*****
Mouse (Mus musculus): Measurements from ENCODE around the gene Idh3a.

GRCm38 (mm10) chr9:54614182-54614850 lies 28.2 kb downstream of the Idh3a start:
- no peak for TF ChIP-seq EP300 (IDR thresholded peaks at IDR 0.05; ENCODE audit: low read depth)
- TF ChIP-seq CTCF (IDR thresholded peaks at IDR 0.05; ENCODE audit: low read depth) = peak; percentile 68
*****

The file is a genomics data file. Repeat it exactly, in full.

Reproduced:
Mouse (Mus musculus): Measurements from ENCODE around the gene Idh3a.

GRCm38 (mm10) chr9:54614182-54614850 lies 28.2 kb downstream of the Idh3a start:
- no peak for TF ChIP-seq EP300 (IDR thresholded peaks at IDR 0.05; ENCODE audit: low read depth)
- TF ChIP-seq CTCF (IDR thresholded peaks at IDR 0.05; ENCODE audit: low read depth) = peak; percentile 68